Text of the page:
Europe is working on a new digital market law aimed at limiting the dominance of big tech giants such as Amazon, Google and Facebook (Meta). But other e-commerce players, such as Zalando and Bol.com, fear that they too will be harmed.
The first steps have been taken towards the adoption of the “Digital Markets Act”, which aims to preserve the free online market and limit the power of the big technological players. The European Commission submitted the bill last December, and the European Parliament now approved it.
The concrete content of the law is still being discussed, but it is already certain that the biggest international tech players, such as Amazon, Google, Facebook and Alibaba, will be given a role of “gatekeepers”. They will be responsible for easy and free access to online consumption, including from competitors.
This means, for example, that Amazon or Alibaba must also allow sellers in their marketplace to sell on other platforms. Google Shopping cannot prioritize the results of its store over those of other online stores or price comparison sites. The law also aims to make buyouts more difficult, so that the tech giants do not continue to consolidate their dominant position.
European web giants also in danger
Surprisingly enough, the European representatives reinforced the proposal. Originally, the strict rules were to apply to companies with a minimum turnover of 8 billion euros and a market value of 80 billion euros. Following the Commission’s vote this week, these criteria have risen to 6.5 billion euros in turnover and 65 billion euros in market value. Companies with 45 million active end users will also be subject to this law.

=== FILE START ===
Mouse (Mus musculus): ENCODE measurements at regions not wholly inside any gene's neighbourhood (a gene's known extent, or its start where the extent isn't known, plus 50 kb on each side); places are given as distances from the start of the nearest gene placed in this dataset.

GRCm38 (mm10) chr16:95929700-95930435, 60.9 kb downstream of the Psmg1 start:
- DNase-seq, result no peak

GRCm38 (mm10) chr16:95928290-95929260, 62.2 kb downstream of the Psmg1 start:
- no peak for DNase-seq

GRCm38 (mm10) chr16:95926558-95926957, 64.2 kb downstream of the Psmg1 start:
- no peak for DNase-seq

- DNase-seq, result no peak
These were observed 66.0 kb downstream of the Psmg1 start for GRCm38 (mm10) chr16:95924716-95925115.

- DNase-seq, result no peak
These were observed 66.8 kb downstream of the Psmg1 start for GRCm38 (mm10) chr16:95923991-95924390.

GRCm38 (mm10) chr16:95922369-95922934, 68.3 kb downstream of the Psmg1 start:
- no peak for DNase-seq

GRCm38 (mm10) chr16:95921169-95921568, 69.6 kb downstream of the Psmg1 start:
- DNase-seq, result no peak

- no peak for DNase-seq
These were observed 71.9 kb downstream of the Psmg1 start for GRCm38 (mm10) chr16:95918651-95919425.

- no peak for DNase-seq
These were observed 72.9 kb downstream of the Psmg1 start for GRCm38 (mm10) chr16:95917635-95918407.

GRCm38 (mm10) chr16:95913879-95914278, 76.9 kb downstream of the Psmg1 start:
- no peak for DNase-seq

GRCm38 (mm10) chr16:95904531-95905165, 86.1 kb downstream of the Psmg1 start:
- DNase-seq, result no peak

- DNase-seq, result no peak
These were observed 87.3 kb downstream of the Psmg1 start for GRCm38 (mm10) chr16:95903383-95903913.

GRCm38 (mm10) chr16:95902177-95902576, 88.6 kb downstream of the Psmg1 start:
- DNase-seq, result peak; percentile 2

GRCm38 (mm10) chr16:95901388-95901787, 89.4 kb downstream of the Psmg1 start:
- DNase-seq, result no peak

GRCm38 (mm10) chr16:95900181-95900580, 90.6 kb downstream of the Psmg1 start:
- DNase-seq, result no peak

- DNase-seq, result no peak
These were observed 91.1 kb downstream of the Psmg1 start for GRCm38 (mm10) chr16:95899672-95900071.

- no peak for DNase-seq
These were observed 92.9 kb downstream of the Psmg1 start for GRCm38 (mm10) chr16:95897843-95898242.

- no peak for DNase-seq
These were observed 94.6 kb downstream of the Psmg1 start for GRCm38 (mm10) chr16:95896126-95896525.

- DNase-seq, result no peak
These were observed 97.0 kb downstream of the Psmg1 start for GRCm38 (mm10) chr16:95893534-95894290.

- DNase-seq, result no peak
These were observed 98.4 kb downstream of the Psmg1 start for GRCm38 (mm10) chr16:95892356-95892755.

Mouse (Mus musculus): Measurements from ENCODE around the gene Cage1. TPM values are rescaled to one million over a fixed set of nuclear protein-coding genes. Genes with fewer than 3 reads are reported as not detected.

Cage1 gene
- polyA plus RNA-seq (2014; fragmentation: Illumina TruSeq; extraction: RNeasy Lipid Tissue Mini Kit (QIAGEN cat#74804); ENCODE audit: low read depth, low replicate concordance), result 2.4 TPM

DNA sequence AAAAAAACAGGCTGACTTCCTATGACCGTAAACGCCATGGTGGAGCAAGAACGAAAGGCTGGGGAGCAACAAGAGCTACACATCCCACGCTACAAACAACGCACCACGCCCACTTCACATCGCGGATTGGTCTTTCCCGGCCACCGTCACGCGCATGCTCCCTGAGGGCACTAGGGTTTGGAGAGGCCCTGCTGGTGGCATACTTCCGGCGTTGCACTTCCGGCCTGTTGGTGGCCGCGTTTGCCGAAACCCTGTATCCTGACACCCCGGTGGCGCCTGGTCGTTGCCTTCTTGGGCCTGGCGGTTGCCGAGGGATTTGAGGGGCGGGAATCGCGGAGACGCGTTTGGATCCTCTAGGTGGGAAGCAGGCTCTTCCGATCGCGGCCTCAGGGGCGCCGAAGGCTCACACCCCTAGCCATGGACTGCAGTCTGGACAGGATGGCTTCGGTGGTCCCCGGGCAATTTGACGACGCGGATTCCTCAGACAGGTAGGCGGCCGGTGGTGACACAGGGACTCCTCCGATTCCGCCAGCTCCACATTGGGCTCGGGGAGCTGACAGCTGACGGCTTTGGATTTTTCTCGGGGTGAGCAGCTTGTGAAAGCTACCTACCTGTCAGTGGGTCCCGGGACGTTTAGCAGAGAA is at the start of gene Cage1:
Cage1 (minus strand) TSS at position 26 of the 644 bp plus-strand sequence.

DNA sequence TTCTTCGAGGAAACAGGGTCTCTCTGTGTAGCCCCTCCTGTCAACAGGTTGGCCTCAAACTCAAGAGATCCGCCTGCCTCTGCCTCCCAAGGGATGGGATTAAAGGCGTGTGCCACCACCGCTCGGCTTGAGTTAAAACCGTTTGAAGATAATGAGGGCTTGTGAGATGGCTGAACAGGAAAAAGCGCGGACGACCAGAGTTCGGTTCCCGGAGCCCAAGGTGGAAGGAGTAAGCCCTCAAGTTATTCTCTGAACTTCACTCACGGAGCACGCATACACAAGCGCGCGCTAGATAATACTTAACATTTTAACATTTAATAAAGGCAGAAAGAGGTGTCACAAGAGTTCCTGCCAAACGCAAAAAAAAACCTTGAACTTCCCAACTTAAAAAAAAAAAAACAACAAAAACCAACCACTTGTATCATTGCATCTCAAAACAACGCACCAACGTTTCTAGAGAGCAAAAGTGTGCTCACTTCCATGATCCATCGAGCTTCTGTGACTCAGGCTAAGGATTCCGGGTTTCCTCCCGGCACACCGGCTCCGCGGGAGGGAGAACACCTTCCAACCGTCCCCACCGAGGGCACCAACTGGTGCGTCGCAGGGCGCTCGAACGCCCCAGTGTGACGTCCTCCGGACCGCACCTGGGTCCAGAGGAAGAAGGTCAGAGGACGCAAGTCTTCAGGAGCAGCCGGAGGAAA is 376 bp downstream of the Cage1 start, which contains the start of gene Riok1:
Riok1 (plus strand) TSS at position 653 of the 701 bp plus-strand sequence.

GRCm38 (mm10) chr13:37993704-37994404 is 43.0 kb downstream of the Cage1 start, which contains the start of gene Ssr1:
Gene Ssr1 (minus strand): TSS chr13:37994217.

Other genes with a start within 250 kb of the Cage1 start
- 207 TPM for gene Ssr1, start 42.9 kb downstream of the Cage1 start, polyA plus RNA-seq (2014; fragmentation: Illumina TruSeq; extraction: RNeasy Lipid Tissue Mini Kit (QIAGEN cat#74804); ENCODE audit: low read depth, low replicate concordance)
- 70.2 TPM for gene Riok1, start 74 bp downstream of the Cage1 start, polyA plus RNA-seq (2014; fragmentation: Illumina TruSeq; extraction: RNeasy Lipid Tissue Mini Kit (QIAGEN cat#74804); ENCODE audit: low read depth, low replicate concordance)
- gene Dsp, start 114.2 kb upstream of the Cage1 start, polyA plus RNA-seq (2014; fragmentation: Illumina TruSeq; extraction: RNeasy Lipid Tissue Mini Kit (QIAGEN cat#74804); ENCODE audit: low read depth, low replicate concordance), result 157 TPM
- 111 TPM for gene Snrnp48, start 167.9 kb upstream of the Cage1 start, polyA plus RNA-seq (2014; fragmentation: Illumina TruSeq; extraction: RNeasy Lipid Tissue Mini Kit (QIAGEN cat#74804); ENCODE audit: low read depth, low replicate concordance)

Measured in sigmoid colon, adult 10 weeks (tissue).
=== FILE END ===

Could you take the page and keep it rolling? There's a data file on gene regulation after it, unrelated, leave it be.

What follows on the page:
While the European tech and e-commerce sector initially supported the new law, today it is concerned. It could also be affected. European Tech Alliance e-commerce companies, of which Booking, Bol.com and Zalando are part, believe that the strengthening of conditions is a ” obstacle to growth European e-commerce platforms ”, reports the FD. The Bol.com marketplace is particularly worried now that it will go public next year. Ahold Delhaize fears that the law is a brake on the growth of “innovative European players”.
The European Tech Alliance now advocates a distinction between social media networks and e-commerce companies. For the latter, the number of active users should not be taken into account, but only the number of buying customers, she believes. Negotiations on the bill will continue in the coming weeks, with the final Digital Markets Act not expected to come into force until 2023.
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Will online stores suffer from the law against the tech giants?